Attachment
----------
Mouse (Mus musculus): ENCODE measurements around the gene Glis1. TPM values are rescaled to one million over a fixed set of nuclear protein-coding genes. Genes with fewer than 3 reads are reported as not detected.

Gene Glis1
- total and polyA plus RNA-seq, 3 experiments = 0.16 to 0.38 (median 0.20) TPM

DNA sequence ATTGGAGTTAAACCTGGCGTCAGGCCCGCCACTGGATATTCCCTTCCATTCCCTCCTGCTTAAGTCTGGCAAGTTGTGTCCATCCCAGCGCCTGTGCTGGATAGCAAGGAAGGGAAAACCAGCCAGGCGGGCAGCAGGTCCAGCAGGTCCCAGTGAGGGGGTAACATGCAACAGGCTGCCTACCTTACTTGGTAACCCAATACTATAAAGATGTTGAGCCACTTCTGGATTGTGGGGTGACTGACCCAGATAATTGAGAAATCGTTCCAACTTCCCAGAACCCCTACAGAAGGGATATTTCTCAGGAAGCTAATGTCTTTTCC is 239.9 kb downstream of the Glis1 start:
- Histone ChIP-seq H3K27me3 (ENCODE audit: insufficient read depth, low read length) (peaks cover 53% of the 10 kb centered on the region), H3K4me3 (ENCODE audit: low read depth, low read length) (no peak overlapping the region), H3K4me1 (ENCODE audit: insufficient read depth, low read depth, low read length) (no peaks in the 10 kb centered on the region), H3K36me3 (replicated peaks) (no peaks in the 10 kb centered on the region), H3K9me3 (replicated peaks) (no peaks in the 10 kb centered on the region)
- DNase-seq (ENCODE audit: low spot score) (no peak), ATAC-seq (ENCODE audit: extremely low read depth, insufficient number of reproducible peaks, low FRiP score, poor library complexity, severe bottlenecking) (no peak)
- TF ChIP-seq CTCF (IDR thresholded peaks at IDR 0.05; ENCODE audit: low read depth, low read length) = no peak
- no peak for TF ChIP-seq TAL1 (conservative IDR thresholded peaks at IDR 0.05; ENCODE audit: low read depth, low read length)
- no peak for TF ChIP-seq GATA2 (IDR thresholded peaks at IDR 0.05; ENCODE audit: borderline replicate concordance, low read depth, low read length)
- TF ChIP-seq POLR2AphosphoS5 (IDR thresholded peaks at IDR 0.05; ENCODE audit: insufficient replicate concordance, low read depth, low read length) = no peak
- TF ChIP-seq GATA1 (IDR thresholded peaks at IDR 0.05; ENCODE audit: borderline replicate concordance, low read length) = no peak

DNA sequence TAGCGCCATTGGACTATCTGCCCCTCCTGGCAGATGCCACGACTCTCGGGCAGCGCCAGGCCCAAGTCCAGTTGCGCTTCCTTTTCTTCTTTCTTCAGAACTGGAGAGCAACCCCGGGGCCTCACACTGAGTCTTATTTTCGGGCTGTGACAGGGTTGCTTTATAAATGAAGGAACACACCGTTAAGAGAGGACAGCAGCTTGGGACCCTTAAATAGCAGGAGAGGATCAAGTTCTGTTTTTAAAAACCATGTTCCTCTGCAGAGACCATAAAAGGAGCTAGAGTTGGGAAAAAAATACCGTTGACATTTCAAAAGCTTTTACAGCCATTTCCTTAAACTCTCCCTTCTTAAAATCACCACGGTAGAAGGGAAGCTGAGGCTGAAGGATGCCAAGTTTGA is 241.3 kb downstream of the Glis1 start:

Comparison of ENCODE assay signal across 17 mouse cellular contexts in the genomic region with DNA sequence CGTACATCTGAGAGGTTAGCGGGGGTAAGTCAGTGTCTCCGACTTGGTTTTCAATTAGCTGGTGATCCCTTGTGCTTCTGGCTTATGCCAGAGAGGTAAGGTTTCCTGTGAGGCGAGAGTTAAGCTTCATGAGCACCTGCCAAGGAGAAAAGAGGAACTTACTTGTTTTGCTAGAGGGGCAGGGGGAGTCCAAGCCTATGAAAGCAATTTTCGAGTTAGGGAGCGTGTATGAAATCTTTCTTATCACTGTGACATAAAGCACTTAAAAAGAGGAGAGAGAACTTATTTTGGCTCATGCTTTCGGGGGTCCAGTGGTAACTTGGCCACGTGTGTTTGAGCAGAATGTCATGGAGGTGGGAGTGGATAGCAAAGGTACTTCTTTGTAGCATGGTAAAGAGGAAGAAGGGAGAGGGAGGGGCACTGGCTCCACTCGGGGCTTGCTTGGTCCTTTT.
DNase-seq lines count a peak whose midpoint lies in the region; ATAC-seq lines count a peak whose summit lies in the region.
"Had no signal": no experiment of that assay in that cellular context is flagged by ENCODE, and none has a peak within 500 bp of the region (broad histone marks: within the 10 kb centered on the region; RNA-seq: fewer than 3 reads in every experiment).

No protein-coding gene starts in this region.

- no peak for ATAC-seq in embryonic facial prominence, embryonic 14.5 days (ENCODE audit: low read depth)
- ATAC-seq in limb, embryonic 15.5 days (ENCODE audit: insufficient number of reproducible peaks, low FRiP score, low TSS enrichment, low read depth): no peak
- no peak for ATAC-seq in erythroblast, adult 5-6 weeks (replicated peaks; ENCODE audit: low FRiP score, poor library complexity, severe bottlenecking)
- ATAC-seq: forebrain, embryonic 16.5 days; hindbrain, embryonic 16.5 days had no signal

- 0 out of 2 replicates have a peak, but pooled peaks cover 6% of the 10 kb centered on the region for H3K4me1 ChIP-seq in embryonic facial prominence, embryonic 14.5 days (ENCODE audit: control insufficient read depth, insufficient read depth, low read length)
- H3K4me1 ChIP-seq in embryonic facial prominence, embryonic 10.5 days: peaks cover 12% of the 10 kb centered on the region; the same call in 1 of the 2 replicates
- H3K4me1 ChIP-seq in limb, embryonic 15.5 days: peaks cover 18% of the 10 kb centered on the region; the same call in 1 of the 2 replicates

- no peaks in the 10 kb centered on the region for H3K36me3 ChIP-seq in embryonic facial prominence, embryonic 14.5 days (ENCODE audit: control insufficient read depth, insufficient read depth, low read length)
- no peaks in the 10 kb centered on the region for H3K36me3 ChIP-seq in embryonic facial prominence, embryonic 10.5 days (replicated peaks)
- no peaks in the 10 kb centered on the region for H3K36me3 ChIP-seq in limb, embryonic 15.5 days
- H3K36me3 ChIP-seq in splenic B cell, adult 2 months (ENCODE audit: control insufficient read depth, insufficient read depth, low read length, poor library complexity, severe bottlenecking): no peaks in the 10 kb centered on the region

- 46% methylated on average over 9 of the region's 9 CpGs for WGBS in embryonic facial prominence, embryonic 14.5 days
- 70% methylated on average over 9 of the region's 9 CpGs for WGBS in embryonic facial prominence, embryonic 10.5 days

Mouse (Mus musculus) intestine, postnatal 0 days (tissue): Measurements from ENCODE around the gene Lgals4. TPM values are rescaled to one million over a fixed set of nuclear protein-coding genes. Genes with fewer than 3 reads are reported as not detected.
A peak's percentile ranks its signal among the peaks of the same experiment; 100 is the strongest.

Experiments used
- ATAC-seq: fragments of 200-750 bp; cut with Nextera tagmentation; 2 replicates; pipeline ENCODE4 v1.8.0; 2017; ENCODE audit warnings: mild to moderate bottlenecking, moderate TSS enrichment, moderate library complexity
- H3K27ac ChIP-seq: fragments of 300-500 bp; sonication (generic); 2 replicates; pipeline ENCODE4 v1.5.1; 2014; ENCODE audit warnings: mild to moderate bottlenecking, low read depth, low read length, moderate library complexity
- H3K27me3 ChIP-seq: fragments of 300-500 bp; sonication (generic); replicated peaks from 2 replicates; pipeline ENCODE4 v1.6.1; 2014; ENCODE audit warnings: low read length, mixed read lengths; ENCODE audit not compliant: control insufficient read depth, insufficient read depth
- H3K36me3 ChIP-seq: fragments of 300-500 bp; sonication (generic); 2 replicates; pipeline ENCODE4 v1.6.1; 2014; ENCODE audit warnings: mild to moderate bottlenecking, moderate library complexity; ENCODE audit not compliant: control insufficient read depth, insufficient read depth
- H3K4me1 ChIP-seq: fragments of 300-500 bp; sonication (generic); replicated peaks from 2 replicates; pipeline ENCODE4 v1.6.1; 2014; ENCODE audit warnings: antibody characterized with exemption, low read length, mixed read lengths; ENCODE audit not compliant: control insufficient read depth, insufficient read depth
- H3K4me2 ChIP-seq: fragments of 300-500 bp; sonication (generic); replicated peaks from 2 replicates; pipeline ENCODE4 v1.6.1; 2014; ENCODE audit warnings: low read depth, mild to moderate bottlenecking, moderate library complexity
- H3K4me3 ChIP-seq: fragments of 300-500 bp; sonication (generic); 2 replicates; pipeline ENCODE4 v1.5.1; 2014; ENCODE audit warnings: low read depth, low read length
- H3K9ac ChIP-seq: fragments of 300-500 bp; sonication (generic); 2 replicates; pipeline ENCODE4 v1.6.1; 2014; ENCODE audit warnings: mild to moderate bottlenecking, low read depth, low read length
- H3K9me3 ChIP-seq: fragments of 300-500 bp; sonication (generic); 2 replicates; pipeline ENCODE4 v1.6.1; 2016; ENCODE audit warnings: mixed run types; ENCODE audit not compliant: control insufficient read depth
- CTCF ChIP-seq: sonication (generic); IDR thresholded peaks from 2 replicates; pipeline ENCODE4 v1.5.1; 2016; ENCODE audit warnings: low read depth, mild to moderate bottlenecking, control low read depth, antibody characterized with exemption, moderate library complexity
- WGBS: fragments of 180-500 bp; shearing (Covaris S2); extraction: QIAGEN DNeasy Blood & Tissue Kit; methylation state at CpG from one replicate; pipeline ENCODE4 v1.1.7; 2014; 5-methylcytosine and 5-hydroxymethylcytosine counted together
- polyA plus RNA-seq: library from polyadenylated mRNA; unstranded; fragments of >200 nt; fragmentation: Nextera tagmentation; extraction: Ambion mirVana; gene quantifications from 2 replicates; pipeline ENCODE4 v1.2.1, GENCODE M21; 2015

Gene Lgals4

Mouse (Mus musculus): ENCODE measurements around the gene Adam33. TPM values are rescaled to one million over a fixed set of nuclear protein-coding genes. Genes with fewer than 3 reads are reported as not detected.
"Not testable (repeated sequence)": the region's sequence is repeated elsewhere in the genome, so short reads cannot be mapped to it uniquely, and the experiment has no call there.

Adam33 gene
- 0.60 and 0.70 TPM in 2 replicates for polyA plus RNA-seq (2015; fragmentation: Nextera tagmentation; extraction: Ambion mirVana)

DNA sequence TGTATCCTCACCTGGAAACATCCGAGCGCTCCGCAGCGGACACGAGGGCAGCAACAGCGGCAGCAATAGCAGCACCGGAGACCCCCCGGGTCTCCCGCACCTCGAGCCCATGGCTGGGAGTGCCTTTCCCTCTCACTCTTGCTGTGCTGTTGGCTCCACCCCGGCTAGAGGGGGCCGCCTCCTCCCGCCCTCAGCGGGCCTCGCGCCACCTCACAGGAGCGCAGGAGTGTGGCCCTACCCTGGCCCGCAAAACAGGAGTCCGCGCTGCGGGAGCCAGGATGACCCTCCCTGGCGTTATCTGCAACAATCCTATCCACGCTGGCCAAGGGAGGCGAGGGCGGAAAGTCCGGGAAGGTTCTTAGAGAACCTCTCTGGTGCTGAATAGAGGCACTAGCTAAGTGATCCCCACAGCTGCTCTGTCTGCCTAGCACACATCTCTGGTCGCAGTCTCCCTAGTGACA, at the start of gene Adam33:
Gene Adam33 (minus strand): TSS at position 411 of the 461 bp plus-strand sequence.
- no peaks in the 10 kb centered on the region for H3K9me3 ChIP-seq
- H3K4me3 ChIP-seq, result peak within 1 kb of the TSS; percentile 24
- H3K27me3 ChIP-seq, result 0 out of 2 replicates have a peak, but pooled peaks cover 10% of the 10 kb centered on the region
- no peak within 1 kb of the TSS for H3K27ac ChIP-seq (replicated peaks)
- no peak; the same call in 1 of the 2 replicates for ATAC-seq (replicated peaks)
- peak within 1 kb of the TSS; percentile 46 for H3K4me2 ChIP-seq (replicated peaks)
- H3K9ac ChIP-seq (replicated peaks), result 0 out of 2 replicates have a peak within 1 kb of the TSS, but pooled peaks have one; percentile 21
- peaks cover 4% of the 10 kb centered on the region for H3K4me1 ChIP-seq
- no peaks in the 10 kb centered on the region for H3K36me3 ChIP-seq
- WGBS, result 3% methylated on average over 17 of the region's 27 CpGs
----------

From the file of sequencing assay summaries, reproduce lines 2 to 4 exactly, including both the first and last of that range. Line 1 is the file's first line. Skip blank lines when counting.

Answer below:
Gene Glis1
- total and polyA plus RNA-seq, 3 experiments = 0.16 to 0.38 (median 0.20) TPM

DNA sequence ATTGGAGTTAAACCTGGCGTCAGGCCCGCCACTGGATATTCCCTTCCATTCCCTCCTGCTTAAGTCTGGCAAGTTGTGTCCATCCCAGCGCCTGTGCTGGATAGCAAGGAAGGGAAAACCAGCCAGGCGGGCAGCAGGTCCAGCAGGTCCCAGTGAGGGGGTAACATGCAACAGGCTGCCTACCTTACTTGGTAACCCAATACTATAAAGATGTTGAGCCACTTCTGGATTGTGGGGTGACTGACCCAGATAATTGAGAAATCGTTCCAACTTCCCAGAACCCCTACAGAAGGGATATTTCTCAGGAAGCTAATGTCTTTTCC is 239.9 kb downstream of the Glis1 start: